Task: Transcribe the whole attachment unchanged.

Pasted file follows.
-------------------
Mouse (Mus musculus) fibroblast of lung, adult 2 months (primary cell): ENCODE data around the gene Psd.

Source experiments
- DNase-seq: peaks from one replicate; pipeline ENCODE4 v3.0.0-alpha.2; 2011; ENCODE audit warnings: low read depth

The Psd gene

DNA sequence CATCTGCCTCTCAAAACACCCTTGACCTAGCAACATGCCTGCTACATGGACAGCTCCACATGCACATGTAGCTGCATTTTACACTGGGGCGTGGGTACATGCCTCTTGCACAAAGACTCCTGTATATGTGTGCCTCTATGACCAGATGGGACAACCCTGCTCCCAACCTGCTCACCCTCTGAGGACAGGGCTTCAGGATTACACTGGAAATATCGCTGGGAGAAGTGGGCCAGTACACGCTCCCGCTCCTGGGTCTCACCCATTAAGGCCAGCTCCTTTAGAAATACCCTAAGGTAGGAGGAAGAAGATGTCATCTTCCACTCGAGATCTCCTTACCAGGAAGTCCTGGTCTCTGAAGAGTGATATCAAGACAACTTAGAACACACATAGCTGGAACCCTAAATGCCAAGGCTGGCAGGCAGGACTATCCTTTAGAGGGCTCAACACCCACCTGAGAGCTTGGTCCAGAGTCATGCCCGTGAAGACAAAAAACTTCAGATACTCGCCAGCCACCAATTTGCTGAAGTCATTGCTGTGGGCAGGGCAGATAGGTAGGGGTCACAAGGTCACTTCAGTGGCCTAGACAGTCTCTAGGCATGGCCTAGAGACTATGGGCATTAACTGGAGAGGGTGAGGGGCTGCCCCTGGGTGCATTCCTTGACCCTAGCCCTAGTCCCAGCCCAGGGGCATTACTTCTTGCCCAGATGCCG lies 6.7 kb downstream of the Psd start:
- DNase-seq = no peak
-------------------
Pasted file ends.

Mouse (Mus musculus) fibroblast of lung, adult 2 months (primary cell): ENCODE data around the gene Psd.

Source experiments
- DNase-seq: peaks from one replicate; pipeline ENCODE4 v3.0.0-alpha.2; 2011; ENCODE audit warnings: low read depth

The Psd gene

DNA sequence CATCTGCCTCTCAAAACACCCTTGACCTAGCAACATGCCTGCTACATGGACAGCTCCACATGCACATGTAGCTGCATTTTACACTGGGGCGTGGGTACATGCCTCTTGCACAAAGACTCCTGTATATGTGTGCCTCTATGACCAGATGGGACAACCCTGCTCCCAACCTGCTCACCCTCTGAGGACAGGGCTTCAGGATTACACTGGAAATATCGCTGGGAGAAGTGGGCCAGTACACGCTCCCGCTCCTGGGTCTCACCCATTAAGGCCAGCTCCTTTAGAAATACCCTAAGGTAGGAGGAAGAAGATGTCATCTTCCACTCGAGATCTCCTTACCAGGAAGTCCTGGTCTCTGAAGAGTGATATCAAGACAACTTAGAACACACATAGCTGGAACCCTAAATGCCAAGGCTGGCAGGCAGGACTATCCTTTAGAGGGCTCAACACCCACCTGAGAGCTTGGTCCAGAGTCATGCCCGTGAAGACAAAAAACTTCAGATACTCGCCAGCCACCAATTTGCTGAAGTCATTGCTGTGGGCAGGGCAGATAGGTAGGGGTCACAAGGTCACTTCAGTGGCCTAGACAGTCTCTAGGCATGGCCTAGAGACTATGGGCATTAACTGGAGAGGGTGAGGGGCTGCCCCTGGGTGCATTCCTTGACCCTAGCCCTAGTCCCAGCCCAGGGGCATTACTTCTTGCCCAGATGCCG lies 6.7 kb downstream of the Psd start:
- DNase-seq = no peak